“I have not seen the play, yet,” Joyce said. “I will be looking at it tonight, you can bank on that.”
SECOND: Throughout his Indians career, Carlos Santana has been a target of criticism from a certain segment of the Cleveland fan base that has an infatuation for batting average. I put some of the blame on former manager Manny Acta, but only due to the high expectations he placed on the Tribe’s switch-hitting catcher.
Several years ago, when Santana was still cutting his teeth in the Majors,Acta opined that the former catcher could develop into “a monster” as a hitter. Acta said that, not only did Santana have the potential launch 30 home runs and draw 100 walks, he could be a .300 hitter.
Santana never did develop into that player for the Indians. He has become a versatile, valuable player, though.
Some fans, however, have latched onto the fact that he doesn’t hit for a high average, among other things. (That led to the creation of the Carlos Santana Narrative Buster by Fangraphs’ August Fagerstrom.) He hit .231 in each of the past two years, for example. In that same stretch, and throughout his career, he continued to post a plus on-base percentage, while offering solid power and ranking near the top of MLB in pitches per plate appearances and walks.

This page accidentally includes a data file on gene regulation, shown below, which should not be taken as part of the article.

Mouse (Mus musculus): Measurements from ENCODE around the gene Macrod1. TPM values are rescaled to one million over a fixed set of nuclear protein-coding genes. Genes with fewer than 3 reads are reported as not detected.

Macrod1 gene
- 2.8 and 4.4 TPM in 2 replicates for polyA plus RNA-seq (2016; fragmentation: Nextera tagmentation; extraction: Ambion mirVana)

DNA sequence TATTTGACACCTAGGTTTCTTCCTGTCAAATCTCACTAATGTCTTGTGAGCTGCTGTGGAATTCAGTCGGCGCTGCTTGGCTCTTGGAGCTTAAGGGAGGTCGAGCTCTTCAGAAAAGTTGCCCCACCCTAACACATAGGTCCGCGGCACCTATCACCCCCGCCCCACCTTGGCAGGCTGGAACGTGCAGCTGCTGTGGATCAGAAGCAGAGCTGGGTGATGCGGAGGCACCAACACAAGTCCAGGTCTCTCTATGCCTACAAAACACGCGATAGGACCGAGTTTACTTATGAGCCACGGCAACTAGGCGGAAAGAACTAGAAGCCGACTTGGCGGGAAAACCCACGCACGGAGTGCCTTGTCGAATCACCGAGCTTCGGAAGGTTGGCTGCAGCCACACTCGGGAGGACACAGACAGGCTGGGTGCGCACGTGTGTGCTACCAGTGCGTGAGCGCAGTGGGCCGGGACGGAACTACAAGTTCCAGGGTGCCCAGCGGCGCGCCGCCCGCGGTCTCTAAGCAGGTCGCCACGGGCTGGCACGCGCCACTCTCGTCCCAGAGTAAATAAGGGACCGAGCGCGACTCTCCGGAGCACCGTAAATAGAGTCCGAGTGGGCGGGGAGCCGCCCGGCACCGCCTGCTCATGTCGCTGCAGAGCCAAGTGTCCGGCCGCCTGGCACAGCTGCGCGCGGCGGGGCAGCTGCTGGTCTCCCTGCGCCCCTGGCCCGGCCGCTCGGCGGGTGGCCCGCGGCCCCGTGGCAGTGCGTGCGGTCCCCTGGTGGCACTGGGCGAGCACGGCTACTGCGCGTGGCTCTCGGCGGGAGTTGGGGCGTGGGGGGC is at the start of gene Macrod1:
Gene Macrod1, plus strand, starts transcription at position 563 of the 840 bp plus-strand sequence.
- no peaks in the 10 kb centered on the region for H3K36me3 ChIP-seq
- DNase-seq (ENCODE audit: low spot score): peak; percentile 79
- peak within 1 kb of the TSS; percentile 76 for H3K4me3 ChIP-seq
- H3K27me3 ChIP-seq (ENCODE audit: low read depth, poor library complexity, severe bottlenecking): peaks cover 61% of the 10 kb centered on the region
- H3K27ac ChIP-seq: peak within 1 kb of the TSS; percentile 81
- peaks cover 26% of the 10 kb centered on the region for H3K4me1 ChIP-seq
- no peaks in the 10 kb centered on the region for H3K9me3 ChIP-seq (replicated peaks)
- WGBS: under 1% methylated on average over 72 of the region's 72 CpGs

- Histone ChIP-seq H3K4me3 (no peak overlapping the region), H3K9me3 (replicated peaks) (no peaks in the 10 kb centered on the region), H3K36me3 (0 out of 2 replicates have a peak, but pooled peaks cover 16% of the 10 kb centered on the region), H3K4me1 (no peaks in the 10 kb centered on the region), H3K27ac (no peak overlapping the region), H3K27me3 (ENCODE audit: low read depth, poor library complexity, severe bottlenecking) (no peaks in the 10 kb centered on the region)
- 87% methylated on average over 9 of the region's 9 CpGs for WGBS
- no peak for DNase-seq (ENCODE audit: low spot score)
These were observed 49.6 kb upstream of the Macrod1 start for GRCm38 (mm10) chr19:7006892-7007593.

Well, guess what? Santana won’t hit .300 this year, but he has finally crossed that 30-homer plateau.
“It was great,” Santana said. “I’m so happy, especially today, getting the top in my career. Thirty home runs. I’m happy.”
That led to a special moment shared between Santana and Mike Napoli in the dugout after No. 30 arrived. After Santana’s two-run shot in the fifth, he received high fives from his teammates in the dugout, where he then took a seat on the bench. That’s when Napoli called him over and gave him a big congratulatory bear hug.
“Nap and him had a good moment in the dugout,” Bauer said, “where they were proud of each other, and congratulating each other. Hopefully, they get to 40. That’d be great.”
Santana and Napoli are the first Indians teammates to have at least 30 homers apiece in the same season since 2002, when Jim Thome and Ellis Burks achieved the feat.
“I’m happy for him,” Napoli said. “I remember saying in Spring Training that we were both going to hit 30. I think it’s a pretty cool and a special moment for me and him. He’s done a lot to help us this year.”
One of the issues in previous years with Santana was that he griped some about serving as a designated hitter. This year, he has embraced every challenge or request thrown his way by Francona. He has started 51 games at first base and 81 at DH. He has started 73 games as the leadoff man and 58 between the Nos. 4-5 spots.
Along the way, he’s posted a career high in homers and could end the year with a personal best for slugging percentage and OPS. As of this writing, he and Josh Donaldson are the only hitters in baseball with at least 30 homers, 70 RBI, 75 runs and 85 walks.
“Carlos has done a number of things this year that are improved over the past,” Francona said. “It’s been so much fun watching it happen. He’s joining in more as a teammate and handling moving back and forth, and hitting first, hitting fifth. Nothing has taken the smile off his face, and that’s a really good thing.”